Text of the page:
Innovation That Matters

Three European food startups innovating for a fairer food system

Innovation Snapshot

How can innovation provide access to food and water for a growing population?

Fresh water on the front line, fixing food waste, and a sustainable solution to food shortage – we look at a snapshot of the innovative agrifood startups heading to the EIT Food Venture Summit next month.

EIT Food is an organisation, backed by The European Union, with a mission to transform how food is produced, distributed, and consumed. It is at the forefront of a huge food innovation community guiding and accelerating food innovation through a variety of means, including an entrepreneurship programme that offers support for startups just starting out, those who are ready to validate and test their idea, and those who are ready to scale commercially. Next month, between 8-9 November, more than 100 startups will convene at the EIT Food Ventures Summit, to present and network with investors, corporates, and influencers from across the food community. We look at a selection of that group, who share the mission to reduce risk for ‘a fair and resilient food system’.

A water bottle that purifies water on the front line

Early-stage startup OptySun is based in Kharkiv in Ukraine – a city in the immediate vicinity of the front line of the Russo-Ukrainian war. Co-founders Roman Tomashevskiy and Bohdan Vorobiov set out to solve the problem that faces more than 2 billion people globally: a lack of free access to clean and safe drinking water. The original concept was a portable solar-powered device that could purify water of any quality, without the need for any chemicals. The concept relied on the combination of multiple technologies: ozone, ultraviolet, and a membrane filter.

However, in light of the situation in its own country OptySun has pivoted to create a water bottle that leverages the same concept as their original innovation. The team are currently in the final stages of creating a prototype that will be showcased at the Food Venture Summit. The bottle’s main component is a cup, which acts as its ‘brain’ and has the ability to disinfect water by removing 99.9 per cent of bacteria using medical ultraviolet light. The bottle was designed according to NATO standards to provide clean water for the military on the front lines, which is why it has additional levels of protection. It is currently undergoing certification and various strength tests. Once the bottle has passed all certifications and starts purifying water for military needs, the plan is to make the bottle commercially available.

A smart container that extends the shelf life of fresh produce by three times

Co-founder of Turkey-based startup Freshsens, Baran Baykurt Emiroglu, believes that the perishable supply chain is broken. He had the idea for a new way to transport and store fresh produce as a result of working in post-harvest storage, an industry his father had also worked in. He couldn’t work out why the industry standard of 40 per cent wastage on fresh produce was accepted as normal and factored into the cost of doing business. Freshsens produces containers equipped with artificial intelligence, IoT, and controlled atmosphere technology to keep fresh produce fresh. The sensors monitor respiration levels inside the containers. Rates are not consistent between each piece of fruit or veg, which means some produce goes bad faster than others. Sensors can trigger an alert when produce is about to go bad, which allows companies using the containers to move away from a ‘first in, first out’ policy towards produce.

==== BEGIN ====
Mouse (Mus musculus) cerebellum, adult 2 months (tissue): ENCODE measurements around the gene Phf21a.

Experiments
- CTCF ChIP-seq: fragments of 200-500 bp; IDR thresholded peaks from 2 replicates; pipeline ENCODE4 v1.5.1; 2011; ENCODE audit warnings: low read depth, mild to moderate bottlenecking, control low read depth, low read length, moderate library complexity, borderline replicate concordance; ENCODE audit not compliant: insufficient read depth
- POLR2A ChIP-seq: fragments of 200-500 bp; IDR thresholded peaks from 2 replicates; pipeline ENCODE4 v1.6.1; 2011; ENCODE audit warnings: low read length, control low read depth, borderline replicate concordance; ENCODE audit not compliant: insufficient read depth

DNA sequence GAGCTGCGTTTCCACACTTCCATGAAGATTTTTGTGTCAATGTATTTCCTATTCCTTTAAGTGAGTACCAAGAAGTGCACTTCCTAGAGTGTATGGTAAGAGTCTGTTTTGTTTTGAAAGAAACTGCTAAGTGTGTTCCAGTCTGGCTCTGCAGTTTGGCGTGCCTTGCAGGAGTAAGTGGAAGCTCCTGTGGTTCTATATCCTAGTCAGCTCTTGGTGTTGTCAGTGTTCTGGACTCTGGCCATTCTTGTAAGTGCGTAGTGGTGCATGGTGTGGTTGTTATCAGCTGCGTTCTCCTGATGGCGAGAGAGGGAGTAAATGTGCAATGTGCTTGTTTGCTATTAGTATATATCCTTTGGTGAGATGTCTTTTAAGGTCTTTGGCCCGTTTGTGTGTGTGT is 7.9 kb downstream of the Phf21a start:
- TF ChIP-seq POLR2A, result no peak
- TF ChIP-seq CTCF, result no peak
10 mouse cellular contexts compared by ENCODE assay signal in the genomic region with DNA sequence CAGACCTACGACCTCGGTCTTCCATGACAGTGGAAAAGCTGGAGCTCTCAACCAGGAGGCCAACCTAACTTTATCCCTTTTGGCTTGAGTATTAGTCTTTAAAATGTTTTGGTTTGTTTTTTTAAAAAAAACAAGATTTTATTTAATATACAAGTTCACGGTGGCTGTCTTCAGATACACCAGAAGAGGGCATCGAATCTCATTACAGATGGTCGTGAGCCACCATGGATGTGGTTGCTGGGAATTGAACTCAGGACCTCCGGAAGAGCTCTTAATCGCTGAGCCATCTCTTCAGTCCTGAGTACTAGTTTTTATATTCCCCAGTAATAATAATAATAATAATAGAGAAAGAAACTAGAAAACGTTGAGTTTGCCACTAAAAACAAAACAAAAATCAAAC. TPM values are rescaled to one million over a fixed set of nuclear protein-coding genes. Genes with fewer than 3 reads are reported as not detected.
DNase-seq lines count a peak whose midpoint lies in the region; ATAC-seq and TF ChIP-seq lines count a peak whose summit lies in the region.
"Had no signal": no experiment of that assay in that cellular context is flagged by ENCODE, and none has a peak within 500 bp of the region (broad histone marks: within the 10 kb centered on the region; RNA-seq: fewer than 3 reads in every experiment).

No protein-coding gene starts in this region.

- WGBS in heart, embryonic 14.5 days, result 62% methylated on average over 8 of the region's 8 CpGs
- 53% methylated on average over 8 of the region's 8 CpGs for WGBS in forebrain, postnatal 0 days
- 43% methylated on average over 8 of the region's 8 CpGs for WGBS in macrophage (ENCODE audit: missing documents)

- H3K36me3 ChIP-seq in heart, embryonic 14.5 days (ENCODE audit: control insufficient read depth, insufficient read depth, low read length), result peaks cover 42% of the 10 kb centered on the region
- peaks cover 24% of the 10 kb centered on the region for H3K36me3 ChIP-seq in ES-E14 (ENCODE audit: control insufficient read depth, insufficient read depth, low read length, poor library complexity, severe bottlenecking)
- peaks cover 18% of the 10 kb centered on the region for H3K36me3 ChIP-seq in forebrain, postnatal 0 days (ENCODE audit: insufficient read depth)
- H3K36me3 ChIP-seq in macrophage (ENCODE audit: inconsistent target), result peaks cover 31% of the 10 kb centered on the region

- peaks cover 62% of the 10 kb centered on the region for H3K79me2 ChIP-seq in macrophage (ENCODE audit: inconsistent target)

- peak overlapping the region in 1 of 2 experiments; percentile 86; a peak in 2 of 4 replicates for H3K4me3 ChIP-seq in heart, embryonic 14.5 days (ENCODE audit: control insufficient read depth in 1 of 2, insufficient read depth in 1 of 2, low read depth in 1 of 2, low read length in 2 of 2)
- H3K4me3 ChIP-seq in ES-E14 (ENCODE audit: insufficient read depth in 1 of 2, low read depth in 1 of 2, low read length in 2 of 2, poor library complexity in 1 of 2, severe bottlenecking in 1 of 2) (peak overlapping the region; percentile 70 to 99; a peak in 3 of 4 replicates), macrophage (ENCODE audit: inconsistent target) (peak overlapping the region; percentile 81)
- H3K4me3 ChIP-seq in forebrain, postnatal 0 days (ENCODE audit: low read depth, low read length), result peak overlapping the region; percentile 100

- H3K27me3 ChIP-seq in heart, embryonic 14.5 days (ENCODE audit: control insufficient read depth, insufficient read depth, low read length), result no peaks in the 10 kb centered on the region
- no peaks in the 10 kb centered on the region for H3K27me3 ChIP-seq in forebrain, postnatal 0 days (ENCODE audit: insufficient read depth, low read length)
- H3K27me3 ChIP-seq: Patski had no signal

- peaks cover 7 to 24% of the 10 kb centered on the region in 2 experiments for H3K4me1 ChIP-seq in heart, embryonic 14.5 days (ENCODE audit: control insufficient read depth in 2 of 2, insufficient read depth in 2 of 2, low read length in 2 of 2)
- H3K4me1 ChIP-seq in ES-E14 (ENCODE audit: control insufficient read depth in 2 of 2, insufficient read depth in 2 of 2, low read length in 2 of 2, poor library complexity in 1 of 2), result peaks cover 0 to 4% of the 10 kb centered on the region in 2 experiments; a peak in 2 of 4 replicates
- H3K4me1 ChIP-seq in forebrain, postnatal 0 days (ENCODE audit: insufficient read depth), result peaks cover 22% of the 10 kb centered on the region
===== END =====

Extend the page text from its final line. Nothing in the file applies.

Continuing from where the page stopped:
Freshsens is currently working with two fruit producers in Turkey and has stored more than 2 million cherries over the summer, for more than 44 days – normal storage time is 10-15 days – increasing shelf life and increasing sales as more of the fruit was available to sell. The company plans to expand its offering to cover a wider range of fruits and vegetables, as well a mushrooms, herbs, and fresh-cut flowers.

The startup will have a stand at EIT Food Ventures. Read more


The founding team at Spanish startup LiFI4Food have drawn on their experience as telecommunications engineers to pioneer the use of LiFi technology to facilitate precision agriculture. LiFi – or light fidelity – is a wireless system that transmits data via LED or infrared light. Unlike WiFi, which uses radio frequency, LiFI only requires a light source with a chip to transmit an internet signal through light waves.

The technology enables precision agriculture indoors by combining the best-coloured light for crop growth along with communicating insights around the health of crops, allowing growers to optimise conditions and maximise yields. The LiFi4Food system is battery-free, which gives it some sustainability creds. The overall goal of its founders, Javier Talavante and Borja Genovés, however, is to ensure a secure a sustainable future food supply. They looked at population growth, climate change, and soil degradation, and wanted to come up with a solution that addressed potential food shortages in the future. By optimising the use of resources, LiFi4Food can save on water and lighting as well as labour costs. Read more

Written By: Angela Everitt

The sixth edition of the EIT Food Venture Summit will bring together Europe’s most cutting-edge agrifood startups with major investors, corporates, and thought leaders from across the food community. For more information and to attend, visit